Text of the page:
When Bodhidharma went to China, he met with the Emperor. The meeting is usually recounted in this way:

The Emperor said to Bodhidharma 'I have built hundreds of temples, what is my merit? Bodhidharma answered, 'no merit'. The Emperor  then asked, 'What is the highest truth?' Bodhidharma replied 'Unfathomable emptiness'. The emperor then asked, 'Who are you?' Bodhidharma replied, 'I don't know'.

So in its usual rendering, the Emperor is portrayed as a self satisfied bumbler, being put right by Bodhidharma, fearlessly speaking truth to power.

But, in classical Chinese it is impossible to say if a sentence is a question or a statement. So we can look at this exchange differently.

The words 'what' and 'who' are synonymous with suchness, emptiness. So the Emperor is simply living his life as a Buddhist Emperor, acknowledging that his only merit is suchness. And because this merit extends everywhere, it is 'no merit'.

And the Emperor's final statement is not 'who are you?' but rather You are Who, that is: you are a person of suchness. And Bodhidharma's response is suchness isn't our personal possession.

Bodhidharma then left, going to Shaolin temple and sat facing the wall for 9 years.

What wall was he facing?

Whose eyes are seeing that wall?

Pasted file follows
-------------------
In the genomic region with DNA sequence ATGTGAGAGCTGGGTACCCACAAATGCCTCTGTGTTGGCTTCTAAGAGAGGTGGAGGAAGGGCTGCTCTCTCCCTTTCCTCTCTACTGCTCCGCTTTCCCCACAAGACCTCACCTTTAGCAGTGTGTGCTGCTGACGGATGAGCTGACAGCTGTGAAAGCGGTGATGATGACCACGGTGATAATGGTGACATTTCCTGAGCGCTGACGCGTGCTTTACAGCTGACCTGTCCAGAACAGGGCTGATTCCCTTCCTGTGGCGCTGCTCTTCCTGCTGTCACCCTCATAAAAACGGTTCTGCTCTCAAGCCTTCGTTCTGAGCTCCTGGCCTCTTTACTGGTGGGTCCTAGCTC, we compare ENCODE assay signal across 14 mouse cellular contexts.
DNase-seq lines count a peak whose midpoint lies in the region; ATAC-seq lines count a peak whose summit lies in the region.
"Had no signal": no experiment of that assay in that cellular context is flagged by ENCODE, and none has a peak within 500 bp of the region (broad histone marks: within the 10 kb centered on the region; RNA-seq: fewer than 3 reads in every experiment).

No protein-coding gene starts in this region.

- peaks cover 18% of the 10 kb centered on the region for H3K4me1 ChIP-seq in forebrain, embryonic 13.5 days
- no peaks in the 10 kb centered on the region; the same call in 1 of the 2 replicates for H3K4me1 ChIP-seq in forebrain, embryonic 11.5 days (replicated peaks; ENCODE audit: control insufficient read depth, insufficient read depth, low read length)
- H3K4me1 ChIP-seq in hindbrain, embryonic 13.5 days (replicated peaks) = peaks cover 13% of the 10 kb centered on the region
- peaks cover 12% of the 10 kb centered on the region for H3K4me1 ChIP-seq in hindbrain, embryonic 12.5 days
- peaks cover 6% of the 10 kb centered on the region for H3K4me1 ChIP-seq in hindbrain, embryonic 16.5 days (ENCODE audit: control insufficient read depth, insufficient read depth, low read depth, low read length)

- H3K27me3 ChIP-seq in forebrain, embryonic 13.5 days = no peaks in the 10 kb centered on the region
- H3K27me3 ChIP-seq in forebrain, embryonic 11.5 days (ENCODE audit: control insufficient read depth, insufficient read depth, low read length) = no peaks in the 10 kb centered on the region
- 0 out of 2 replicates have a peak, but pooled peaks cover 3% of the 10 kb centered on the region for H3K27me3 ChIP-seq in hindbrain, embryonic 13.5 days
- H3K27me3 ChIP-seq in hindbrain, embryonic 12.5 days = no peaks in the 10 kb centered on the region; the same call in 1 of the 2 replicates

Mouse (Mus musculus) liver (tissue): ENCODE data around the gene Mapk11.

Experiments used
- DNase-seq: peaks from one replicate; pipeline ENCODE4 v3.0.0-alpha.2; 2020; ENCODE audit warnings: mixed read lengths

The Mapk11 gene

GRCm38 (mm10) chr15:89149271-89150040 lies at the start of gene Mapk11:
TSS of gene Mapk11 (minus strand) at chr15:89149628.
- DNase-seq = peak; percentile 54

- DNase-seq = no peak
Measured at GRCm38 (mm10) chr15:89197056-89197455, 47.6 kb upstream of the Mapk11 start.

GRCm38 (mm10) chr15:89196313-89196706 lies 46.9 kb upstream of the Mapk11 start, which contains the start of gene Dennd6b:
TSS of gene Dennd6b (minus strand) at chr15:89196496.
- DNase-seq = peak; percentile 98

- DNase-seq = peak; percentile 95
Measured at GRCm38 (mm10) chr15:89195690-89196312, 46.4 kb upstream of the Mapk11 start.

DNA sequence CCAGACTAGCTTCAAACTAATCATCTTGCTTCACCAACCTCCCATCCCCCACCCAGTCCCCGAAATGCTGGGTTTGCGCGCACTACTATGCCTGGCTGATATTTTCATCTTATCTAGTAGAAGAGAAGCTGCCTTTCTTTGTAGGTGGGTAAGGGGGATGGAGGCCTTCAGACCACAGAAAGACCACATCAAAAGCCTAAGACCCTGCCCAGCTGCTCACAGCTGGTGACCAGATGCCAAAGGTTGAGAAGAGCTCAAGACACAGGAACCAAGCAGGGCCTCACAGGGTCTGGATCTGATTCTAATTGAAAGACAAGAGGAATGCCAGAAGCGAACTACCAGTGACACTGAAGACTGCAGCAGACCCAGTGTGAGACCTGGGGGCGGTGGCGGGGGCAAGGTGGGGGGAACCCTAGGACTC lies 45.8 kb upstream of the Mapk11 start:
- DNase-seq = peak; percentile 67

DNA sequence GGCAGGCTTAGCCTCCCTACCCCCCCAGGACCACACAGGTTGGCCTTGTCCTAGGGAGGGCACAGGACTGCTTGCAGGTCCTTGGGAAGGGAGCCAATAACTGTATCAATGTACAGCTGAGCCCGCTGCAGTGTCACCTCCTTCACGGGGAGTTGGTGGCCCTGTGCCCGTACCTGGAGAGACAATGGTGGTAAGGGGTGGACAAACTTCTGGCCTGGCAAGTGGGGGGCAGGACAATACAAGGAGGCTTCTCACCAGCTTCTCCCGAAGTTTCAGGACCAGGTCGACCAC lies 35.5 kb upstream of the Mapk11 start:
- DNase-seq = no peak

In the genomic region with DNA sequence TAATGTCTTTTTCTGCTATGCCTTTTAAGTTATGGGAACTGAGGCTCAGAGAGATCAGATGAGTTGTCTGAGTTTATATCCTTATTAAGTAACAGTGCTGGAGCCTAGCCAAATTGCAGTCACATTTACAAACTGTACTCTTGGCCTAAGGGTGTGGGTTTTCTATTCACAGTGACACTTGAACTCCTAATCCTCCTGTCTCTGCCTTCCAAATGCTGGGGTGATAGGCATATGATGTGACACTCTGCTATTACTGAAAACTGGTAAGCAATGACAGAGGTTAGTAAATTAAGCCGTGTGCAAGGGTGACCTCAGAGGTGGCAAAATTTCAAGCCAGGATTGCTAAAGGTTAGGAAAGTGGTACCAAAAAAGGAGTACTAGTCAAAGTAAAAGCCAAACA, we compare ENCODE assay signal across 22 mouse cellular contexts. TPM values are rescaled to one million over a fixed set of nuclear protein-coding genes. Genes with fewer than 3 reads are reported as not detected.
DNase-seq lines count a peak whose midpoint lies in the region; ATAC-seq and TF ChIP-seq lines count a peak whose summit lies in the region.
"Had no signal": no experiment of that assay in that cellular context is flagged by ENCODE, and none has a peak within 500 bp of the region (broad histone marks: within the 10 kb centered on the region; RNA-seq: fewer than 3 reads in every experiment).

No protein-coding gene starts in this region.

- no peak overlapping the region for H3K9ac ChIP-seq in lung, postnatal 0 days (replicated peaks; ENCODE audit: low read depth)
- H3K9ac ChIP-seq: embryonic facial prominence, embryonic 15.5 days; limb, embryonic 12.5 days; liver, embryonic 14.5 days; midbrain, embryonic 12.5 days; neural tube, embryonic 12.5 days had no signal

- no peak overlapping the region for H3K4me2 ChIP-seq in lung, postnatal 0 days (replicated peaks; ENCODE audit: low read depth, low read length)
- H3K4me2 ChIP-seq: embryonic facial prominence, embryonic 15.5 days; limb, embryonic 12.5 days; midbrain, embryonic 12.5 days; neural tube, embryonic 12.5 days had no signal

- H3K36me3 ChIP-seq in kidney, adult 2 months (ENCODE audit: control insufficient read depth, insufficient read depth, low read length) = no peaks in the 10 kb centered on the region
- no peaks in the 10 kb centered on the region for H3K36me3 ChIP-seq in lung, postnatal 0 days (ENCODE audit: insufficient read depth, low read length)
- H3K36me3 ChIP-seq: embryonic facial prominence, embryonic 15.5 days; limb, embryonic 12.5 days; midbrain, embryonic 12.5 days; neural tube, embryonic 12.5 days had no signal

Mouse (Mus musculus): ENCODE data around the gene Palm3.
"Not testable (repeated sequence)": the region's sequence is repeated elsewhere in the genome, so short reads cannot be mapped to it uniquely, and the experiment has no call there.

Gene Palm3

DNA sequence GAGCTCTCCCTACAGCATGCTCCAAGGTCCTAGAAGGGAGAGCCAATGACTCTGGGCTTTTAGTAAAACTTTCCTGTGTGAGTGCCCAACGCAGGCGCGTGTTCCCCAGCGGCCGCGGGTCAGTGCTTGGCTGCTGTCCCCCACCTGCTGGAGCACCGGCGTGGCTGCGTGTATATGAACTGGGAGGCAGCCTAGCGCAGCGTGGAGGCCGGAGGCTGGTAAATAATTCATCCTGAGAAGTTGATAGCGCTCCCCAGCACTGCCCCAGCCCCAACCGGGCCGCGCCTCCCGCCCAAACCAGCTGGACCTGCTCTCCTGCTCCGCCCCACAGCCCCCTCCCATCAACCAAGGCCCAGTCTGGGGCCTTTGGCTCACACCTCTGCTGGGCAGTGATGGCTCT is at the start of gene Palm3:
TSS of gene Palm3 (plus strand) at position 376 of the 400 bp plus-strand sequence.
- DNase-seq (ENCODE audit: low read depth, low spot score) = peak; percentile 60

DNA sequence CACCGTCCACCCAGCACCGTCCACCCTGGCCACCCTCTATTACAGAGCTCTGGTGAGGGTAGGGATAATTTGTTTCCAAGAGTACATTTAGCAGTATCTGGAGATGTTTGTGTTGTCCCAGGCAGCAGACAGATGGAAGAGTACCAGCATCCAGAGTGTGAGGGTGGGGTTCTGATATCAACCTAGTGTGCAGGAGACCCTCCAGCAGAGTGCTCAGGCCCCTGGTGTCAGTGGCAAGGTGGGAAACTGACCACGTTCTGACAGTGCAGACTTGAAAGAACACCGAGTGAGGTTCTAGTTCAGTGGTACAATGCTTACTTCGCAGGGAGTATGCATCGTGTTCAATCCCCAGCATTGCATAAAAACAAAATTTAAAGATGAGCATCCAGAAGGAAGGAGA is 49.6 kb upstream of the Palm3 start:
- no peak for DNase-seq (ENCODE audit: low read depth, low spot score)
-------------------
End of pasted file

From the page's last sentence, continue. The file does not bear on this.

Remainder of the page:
Who are you?


From the perspective of the self, the body and the world are within the mind. In a spiritual practice concerned with gain, even though we try to lever ourself into a different  position, our head always gets stuck.

From the perspective of Buddhism, the mind is within the body. The body is within vast space. But if we do not make this vast space real, it is "Buddhism", and we're just back to the mind again.

When we closely examine our experience Now, isn't that experience like space? Likewise the body; balanced in space, like a windchime. When we experience our breath Now isn't it the dynamic interplay of space 'outside' and space 'inside'? In all these cases, melding, intermingling. They are not the same, and not separate. When we sit down to practice, the space which we occupy doesn't disappear. When we leave, the space does not reappear. We carry it with us. And it us.


Space is both the trope and reality of Buddhism. It makes possible freedom, expression, experience and unfolding.

When we start to practice, we can't find space anywhere. Our mind feels Ike a mass of disgruntled demons, packed into a cellar. One part moves, and the rest move, in reaction.

We might imagine space in Newtonian terms, or as an absence, but that's not what's meant.

It is both figurative and real. It is not absence. Even though there are many of us in this room, it is full of space: above our head, in front of our heart, behind us. The space holds us.

This space holds all things. But not as something there before being. If there was no space, there would be no life. If there was no life, then there would be no space. If all the fish go, the ocean vanishes. If all the birds go, the sky collapses.